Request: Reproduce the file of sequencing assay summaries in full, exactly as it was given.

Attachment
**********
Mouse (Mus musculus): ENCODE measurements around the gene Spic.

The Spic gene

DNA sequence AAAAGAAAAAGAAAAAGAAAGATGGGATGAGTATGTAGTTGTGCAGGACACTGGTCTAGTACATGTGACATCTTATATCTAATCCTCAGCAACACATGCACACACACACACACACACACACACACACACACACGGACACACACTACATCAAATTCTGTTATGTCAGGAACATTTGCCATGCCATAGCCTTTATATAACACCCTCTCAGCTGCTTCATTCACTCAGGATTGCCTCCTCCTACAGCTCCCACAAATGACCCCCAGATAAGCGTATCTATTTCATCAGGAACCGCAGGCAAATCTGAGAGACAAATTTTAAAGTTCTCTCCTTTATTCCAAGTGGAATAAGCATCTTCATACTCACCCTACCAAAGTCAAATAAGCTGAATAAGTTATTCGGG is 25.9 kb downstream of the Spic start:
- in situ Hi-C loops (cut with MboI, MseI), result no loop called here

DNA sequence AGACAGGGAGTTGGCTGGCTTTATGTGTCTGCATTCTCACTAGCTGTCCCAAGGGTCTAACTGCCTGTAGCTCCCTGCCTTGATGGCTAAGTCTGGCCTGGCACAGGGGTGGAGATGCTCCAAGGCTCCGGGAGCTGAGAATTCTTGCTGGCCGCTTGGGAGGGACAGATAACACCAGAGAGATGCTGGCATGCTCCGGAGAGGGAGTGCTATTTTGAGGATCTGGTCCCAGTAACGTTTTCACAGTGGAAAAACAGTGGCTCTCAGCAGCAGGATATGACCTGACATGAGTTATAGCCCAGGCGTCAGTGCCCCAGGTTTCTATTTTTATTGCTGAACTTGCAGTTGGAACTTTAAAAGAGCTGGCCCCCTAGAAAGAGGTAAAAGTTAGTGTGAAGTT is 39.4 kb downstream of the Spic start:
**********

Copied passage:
Mouse (Mus musculus): ENCODE measurements around the gene Spic.

The Spic gene

DNA sequence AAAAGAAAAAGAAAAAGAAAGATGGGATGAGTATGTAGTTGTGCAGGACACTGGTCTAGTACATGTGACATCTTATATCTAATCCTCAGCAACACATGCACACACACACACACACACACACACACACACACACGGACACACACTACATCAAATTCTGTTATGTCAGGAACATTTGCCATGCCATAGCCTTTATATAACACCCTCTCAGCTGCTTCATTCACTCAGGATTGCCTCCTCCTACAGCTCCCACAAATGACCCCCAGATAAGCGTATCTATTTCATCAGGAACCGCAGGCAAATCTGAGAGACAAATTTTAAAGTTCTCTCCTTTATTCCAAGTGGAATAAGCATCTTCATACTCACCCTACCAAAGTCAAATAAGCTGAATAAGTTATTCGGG is 25.9 kb downstream of the Spic start:
- in situ Hi-C loops (cut with MboI, MseI), result no loop called here

DNA sequence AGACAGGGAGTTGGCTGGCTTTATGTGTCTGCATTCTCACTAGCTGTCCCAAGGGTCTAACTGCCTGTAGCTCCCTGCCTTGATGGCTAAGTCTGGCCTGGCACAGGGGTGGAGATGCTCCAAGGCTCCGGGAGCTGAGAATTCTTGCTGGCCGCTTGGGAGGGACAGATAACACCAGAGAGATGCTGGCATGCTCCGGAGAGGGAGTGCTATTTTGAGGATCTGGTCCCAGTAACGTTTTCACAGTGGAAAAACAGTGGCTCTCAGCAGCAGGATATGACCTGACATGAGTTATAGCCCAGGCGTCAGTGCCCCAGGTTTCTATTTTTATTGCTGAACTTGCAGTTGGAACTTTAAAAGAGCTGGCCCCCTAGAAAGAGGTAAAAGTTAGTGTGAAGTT is 39.4 kb downstream of the Spic start: